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Level 6

6AAH3009/10 Women & Gender in Early Modern England

Credit value: 60 credits (or optional 30 credits for combined honours students)
Module convenor/tutor: Professor Laura Gowing
Teaching pattern: 20 x 2 hour seminars (weekly)
Availability: Please see module list
Assessment: 1 x 3 hour examination (30 credits), 1 x 10,000 word dissertation* (*30 credits - optional for  combined honours students)

The modules offered in each academic year are subject to change in line with staff availability and student demand: there is no guarantee every module will run. Module descriptions and information may vary between years.

This module examines the roles and relations of women and men in a period of great cultural, political, economic, social, and religious change (c.1530-1700). The law, religion, and popular culture of sixteenth and seventeenth-century England represented gender relations as rigidly hierarchical: women were to be chaste, silent and obedient to men. Daily life was much more complex and there is increasingly good evidence from, for example, lawsuits and letters that women and men actively negotiated gender roles; that women were not only limited by ideas of modesty and humility, but made them a strength on which they could claim political and religious authority, speak in public, and publish. Nor was gender a stable system. Economic exigencies, social change and political and religious change altered views and experiences of women and men. This module is based, like all Group 3 courses, on a large body of primary material, provided for you. Very few women and a minority of men were able to leave any written records in this period, so part of our project will be to consider methodologies for writing the history of the illiterate. We will look at a wide range of sources. Solemn sermons and legal statutes are read alongside cheap pamphlets and humourous ballads. Legal testimonies record stories of marital breakdown, petty crime, protest and neighbourhood disputes. Letters, diaries and early autobiographies range from marital relations to political concerns. The module focuses both on writing women into the social, political and cultural histories of the period, and on using gender as a point of historical analysis for particular themes and events. Particular consideration will be given to sex, gender and sexuality; the household economy; masculinity; marriage; women's legal status in theory and practice; property rights; Protestantism; Puritanism; gender issues in the Civil War; Quakerism and women prophets; women's political participation; poverty; infanticide; honour and reputation; gender debates; and witchcraft.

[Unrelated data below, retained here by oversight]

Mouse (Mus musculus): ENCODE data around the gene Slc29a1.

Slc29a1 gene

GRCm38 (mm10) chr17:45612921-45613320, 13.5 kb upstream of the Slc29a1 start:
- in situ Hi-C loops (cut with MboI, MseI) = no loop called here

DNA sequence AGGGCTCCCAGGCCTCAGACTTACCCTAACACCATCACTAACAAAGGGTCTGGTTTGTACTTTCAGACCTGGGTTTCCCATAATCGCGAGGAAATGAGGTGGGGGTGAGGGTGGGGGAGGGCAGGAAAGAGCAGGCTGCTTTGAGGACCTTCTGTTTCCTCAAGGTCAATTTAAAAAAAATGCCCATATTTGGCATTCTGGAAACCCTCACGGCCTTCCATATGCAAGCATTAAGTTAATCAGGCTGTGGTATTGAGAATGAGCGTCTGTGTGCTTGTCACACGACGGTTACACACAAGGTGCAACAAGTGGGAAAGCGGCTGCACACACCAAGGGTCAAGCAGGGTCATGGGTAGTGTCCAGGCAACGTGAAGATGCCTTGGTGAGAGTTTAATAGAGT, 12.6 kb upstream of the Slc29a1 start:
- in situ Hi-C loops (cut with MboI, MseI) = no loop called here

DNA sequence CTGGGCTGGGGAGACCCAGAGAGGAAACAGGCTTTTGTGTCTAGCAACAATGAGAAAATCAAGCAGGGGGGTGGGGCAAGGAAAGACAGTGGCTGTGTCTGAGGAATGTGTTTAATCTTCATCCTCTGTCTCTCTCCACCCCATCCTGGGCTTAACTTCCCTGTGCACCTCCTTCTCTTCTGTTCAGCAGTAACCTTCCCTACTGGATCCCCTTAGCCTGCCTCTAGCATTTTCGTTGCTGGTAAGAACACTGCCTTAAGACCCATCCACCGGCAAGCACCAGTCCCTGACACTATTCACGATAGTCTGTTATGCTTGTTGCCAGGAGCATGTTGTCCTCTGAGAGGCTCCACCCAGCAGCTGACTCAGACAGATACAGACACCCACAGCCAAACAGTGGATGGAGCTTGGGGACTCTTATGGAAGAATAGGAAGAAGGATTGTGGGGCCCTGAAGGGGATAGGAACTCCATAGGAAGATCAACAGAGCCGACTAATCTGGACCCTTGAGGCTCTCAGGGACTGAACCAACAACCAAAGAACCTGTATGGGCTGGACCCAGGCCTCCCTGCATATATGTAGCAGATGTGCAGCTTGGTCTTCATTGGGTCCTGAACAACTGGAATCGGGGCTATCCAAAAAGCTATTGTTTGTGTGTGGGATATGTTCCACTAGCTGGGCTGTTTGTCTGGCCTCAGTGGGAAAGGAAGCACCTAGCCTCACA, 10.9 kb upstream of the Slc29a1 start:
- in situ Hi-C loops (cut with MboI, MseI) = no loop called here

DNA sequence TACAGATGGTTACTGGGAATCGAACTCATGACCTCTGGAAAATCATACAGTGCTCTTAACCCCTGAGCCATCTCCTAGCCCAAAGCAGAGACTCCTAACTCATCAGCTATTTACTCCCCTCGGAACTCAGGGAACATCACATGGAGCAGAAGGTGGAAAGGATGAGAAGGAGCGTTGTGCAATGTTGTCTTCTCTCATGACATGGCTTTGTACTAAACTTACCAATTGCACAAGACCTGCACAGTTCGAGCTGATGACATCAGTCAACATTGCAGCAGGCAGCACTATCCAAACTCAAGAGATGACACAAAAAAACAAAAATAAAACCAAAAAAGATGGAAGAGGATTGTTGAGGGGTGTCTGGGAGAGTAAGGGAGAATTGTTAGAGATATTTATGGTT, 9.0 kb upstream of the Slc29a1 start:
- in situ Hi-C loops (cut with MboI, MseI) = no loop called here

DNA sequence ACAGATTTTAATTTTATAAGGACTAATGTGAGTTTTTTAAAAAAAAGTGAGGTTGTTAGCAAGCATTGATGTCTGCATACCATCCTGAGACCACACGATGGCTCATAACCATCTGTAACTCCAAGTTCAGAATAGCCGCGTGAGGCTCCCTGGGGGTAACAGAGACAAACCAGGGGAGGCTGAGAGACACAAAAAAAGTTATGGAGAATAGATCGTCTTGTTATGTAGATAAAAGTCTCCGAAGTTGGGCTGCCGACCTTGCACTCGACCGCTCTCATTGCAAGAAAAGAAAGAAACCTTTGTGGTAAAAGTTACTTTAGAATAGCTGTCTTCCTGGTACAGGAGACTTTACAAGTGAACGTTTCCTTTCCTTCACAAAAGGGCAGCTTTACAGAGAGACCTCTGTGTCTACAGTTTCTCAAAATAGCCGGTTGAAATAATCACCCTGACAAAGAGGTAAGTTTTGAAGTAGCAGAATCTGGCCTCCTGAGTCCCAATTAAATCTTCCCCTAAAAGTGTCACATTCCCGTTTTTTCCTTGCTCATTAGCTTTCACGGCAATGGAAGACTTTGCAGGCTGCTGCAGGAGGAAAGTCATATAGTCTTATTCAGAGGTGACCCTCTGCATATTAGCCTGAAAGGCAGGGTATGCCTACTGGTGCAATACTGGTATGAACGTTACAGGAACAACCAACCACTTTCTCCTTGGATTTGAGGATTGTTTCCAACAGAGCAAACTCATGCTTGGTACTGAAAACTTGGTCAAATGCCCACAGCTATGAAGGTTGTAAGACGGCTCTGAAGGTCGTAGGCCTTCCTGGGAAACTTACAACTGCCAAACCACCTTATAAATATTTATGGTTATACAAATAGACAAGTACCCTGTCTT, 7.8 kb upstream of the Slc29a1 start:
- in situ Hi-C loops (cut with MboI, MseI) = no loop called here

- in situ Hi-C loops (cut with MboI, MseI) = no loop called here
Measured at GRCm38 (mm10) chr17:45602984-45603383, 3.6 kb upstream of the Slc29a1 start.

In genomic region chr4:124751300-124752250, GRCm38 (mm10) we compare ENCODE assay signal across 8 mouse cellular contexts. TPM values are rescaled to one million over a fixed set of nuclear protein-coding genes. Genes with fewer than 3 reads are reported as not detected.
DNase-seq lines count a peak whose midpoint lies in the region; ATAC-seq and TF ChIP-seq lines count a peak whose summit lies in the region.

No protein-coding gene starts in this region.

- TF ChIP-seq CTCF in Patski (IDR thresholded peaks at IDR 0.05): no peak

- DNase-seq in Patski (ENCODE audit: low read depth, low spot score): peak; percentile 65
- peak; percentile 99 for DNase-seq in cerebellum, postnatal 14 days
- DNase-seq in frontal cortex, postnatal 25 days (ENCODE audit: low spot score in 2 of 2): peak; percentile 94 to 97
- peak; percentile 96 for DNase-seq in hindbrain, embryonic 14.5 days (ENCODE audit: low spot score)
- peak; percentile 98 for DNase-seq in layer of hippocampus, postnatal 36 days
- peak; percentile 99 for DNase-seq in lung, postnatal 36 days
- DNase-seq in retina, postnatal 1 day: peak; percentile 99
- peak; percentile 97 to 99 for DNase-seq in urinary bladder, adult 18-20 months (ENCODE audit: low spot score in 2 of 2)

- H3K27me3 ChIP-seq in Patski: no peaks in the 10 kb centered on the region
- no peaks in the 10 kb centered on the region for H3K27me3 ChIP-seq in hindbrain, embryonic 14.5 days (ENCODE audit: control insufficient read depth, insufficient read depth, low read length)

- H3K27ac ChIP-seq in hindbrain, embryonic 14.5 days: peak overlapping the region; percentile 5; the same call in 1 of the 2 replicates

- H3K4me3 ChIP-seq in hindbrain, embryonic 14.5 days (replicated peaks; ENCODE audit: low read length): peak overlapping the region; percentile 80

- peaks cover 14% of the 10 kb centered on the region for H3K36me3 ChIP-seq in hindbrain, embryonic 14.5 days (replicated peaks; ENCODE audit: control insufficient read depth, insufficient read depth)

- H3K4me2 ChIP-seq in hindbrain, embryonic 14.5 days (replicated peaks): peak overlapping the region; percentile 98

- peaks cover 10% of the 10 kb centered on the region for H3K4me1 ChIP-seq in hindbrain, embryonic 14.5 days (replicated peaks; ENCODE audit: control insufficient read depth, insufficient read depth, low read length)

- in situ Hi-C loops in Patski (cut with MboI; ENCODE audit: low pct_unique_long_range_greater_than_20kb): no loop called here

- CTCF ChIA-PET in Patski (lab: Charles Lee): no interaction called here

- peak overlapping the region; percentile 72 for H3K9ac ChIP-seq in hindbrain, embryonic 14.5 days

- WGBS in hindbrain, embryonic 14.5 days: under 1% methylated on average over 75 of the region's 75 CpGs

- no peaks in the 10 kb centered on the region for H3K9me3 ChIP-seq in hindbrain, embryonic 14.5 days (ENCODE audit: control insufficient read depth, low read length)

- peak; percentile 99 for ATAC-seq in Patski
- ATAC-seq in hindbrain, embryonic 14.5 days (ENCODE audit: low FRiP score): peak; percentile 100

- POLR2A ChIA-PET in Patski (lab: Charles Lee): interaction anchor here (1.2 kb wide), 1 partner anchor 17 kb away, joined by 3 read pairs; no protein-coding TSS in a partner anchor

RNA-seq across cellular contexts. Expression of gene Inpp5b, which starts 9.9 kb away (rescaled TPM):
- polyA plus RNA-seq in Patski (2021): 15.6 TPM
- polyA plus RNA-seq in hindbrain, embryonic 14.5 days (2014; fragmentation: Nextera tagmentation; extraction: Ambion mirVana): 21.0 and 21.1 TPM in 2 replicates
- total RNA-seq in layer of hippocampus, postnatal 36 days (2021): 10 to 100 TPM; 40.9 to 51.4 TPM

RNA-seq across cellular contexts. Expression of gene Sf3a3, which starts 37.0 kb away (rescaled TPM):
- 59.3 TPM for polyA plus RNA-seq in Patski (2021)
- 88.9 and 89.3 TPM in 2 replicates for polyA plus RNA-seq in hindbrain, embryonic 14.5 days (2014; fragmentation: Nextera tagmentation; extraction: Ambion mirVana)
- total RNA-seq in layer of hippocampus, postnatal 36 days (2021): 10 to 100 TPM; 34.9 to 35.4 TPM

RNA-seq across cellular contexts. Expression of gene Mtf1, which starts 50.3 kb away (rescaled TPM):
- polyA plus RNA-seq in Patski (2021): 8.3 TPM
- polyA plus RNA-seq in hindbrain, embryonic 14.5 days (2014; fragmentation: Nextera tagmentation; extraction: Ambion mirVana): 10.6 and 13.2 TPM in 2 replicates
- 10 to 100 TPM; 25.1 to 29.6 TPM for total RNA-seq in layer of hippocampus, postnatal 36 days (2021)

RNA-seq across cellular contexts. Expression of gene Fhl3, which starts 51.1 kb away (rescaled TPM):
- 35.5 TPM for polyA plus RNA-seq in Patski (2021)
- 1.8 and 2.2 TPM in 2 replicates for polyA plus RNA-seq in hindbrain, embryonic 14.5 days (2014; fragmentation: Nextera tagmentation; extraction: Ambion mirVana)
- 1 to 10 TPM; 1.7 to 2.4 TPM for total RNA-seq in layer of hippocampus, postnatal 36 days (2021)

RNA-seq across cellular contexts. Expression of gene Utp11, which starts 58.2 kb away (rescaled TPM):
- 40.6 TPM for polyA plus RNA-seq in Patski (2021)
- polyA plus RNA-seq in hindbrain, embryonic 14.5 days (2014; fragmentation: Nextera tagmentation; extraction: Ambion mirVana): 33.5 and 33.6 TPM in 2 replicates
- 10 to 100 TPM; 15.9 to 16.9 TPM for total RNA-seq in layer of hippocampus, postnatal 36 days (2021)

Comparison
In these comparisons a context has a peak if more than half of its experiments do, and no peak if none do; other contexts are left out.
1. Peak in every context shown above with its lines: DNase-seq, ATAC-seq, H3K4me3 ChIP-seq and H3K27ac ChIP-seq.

The course aims to:

  • introduce students to the historiography of gender in early modern England
  • examine and analyse selected primary sources in their context, using a variety of approaches 

By the end of the course students should be:

  • familiar with the historiography of gender in early modern England
  • able to identify and critically analyse appropriate primary sources to answer historical questions
  • able to offer original analyses of the history of women and gender in this period
  • prepared to relate the history of gender to the broader history of society, culture and politics in this period

Provisional seminar plan* 

  1. How to be married: household advice 
  2. Early feminism? Jane Anger and Rachel Speght
  3. A feme covert: the law on women
  4. Marriage: making and breaking it
  5. Ballads: popular literature and gender inversion
  6. Letters between husbands and wives: the evidence of intimacy
  7. Defamation: whores and cuckolds
  8. Gender in the Reformation: Rose Hickman, Anne Askew & John Foxe
  9. Order and disorder, space and place
  10. Cheap print: murder stories and monstrous births 
  11. The first women's autobiographies: Anne Clifford & Alice Thornton 
  12. Jane Sharp's Midwives Book
  13. Illicit sex  
  14. Gender and Revolution: Petitions and protest
  15. Gender and Revolution: Female prophets and the sects
  16. Work and Skill (Hannah Woolley, Bathsua Makin, Katherine Austen, Advice to the Maidens)
  17. Witchcraft
  18. Mary Astell: feminism in the 1690s
  19. Dissertation Workshop 
  20. Themes
(*indicative: use Keats for the actual course)

Suggested introductory reading

This is suggested reading and purchase of these books is not mandatory

For a textbook, I recommend Sara Mendelson & Patricia Crawford, Women in Early Modern England  (OUP 1998) and/or Laura Gowing Gender Relations in early modern England (Longman 2013).  Also recommended is Ann Hughes’s Gender and the English Revolution. A full summer reading list is provided at the pre-course meeting in May. 

Additional costs

  • Two copies of a printed and bound dissertation
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